SVoD service orders three international versions of Studio Lambert’s C4 social media format
Studio Lambert’s social media competition format The Circle is heading to Netflix with three versions, including one for the US.
The popularity format, co-produced by Motion Content Group, houses contestants in separate apartments in a single building and lets them communicate through a special voice-activated social media platform.
The contestants never meet and rate each other frequently, with unpopular players “blocked” and the most popular player winning a cash prize.
Netflix vice-president of unscripted content Brandon Riegg said The Circle has proven to be a “compelling, timely, and buzzworthy” format.
“We think the show’s combination of modern social media interaction and competition will captivate Netflix members around the world, in multiple languages, and we’re delighted to partner with Studio Lambert and Motion to produce these three new local versions,” Riegg added.
Netflix has yet to confirm the release pattern for its versions of the show.
All3Media International chief executive Louise Pedersen revealed the format has had “lots of positive interest” internationally.
“We were excited both by Netflix’s commitment to the programme and the chance to be part of a groundbreaking global deal for a big new reality format,” she added.
Studio Lambert chief executive Stephen Lambert added: “The chance to make different versions for Netflix’s global audience was irresistible.”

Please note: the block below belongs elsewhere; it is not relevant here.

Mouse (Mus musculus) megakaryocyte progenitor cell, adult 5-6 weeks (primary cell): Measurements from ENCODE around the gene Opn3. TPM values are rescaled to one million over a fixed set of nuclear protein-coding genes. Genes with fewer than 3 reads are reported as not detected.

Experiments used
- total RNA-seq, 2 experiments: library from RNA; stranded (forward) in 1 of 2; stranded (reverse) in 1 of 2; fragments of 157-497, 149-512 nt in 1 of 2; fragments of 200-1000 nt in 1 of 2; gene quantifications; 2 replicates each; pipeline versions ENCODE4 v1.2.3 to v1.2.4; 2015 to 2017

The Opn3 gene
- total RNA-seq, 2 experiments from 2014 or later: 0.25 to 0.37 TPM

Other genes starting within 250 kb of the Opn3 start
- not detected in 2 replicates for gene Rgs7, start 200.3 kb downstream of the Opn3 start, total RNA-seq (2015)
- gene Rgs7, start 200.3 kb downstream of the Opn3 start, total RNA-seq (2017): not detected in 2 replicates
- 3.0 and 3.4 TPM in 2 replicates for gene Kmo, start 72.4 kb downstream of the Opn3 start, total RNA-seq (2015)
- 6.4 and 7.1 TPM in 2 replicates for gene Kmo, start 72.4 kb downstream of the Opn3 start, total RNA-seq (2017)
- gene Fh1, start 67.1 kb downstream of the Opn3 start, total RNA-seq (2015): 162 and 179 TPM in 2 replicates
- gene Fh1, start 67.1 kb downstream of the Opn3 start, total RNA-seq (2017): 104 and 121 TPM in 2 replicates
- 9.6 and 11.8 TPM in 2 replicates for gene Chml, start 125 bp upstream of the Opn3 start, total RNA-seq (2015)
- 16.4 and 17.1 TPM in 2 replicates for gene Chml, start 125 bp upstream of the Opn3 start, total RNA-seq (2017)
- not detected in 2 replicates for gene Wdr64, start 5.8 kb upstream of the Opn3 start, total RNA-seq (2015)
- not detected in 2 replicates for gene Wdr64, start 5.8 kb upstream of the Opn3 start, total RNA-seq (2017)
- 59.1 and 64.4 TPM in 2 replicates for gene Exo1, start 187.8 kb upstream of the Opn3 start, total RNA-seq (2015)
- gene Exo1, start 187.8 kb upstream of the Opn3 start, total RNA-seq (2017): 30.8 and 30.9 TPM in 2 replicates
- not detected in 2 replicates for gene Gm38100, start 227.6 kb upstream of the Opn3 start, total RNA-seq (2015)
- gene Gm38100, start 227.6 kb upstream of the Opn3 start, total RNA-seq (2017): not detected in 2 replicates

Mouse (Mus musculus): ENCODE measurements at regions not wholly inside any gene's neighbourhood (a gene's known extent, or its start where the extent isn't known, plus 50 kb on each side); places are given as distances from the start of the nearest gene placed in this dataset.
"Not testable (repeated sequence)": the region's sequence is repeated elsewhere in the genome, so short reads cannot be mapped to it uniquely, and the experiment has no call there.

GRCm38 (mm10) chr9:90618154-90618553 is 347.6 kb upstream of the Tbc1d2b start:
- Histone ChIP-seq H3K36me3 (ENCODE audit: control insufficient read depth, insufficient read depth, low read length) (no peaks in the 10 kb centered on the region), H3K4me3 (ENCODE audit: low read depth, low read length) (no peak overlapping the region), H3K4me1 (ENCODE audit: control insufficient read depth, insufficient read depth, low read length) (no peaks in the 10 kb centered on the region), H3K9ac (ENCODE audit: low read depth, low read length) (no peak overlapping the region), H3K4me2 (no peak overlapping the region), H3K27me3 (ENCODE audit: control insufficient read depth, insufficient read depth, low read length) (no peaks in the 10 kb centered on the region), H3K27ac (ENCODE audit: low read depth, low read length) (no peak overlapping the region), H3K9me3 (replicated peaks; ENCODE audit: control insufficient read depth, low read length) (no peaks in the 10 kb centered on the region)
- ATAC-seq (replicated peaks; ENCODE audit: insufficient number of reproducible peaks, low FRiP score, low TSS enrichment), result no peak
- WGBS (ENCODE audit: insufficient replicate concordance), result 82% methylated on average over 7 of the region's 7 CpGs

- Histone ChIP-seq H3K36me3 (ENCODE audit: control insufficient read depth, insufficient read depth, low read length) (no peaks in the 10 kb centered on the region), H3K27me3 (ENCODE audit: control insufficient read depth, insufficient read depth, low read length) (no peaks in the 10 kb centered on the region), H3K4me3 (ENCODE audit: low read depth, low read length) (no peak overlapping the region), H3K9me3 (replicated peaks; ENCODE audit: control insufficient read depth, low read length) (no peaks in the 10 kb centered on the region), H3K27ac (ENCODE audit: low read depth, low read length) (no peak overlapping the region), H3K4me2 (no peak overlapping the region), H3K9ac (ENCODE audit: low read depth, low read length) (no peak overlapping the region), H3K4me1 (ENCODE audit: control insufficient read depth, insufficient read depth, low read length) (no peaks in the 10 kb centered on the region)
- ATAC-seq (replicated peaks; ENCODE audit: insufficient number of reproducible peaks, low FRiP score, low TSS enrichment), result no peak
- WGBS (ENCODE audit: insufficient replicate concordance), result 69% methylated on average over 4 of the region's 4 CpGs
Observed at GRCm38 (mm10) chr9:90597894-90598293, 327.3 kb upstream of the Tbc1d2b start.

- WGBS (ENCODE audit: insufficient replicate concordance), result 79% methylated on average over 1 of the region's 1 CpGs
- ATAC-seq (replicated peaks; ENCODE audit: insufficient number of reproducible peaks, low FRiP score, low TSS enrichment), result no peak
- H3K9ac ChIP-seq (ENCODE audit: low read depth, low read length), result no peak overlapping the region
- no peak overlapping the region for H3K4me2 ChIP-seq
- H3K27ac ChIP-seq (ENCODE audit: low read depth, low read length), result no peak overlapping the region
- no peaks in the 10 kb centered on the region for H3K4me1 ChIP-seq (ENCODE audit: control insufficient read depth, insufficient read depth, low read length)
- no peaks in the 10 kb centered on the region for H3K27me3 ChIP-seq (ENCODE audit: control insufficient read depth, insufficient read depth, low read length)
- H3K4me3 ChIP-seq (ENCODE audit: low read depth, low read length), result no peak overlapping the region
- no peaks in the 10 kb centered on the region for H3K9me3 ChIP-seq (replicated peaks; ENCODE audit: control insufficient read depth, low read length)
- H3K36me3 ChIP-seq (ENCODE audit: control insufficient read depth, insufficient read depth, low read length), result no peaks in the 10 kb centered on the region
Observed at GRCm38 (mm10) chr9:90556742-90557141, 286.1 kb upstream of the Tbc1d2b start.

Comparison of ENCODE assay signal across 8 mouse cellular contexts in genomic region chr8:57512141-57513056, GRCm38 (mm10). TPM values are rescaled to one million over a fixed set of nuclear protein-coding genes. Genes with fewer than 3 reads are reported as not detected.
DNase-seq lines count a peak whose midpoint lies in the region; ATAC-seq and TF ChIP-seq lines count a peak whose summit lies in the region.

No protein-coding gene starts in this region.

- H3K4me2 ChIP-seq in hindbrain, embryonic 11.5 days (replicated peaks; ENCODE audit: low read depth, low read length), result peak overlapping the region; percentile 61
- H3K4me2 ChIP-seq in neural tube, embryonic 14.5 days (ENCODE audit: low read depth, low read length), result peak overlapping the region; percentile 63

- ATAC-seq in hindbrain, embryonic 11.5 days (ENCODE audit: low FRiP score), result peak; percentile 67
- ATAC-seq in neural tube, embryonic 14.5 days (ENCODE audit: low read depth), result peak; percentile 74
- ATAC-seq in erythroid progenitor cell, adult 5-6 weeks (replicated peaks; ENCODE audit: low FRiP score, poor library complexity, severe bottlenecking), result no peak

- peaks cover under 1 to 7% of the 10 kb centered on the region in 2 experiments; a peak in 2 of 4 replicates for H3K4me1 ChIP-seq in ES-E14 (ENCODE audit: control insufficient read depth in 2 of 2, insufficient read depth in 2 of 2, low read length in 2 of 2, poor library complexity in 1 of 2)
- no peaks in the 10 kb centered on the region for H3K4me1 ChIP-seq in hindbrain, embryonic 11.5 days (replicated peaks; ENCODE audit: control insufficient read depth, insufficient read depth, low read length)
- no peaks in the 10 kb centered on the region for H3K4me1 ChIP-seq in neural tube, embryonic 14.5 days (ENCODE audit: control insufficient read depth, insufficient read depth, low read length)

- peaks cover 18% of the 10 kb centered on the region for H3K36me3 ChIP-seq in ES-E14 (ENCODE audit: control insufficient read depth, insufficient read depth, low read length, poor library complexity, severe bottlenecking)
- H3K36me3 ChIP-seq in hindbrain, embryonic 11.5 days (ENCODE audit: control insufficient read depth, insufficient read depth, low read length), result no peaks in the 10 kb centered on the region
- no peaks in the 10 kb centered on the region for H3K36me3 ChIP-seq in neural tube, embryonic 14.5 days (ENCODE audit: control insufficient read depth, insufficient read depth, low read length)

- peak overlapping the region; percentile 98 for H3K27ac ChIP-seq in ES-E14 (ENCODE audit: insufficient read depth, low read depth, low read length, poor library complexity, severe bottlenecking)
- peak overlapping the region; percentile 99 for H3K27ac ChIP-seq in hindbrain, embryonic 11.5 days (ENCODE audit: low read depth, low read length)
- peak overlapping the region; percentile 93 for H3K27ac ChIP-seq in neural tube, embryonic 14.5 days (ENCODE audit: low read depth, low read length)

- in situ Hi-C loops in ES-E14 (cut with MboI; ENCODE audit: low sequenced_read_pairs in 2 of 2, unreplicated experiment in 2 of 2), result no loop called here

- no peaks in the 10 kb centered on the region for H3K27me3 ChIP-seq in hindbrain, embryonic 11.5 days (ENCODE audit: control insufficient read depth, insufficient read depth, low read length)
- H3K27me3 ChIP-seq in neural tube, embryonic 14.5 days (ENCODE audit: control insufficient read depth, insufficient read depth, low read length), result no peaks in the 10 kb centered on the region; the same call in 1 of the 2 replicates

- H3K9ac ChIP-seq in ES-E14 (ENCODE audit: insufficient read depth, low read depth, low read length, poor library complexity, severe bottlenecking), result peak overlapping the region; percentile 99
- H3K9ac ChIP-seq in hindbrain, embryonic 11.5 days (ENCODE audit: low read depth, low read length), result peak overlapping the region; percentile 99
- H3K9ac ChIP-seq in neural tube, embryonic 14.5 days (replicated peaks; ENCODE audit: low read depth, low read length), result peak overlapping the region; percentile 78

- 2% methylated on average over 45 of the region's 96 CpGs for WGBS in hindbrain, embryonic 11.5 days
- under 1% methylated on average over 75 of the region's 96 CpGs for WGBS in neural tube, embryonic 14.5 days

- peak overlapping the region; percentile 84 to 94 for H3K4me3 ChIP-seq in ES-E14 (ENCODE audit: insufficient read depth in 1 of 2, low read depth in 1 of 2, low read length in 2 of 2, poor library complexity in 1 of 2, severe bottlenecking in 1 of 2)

C4 has faced mixed success with the stripped series. While it opened with an overnight audience of 1m, it has consistently performed below 500,000 across its stripped run, down on the channel’s 807,000 slot average, and climaxed with 606,000 (5.4%) for Monday night’s final.
Its consolidated figures for the first two weeks bring its series average to 810,000 (5.5%), which is still below the channel’s 1m slot average.
However, The Circle is the channel’s youngest profiling show since 2012 with an average 49.4% profile of 16-34s - the biggest youth profile for any programme on a terrestrial channel this year.
It has also enjoyed significant pick-up on C4’s on-demand service All4 and its social channels, at times trumping The Great British Bake Off for social engagement, the broadcaster has claimed.
The original series was commissioned by C4’s deputy director of programmes Kelly Webb-Lamb and factual entertainment commissioning editor Gilly Greenslade.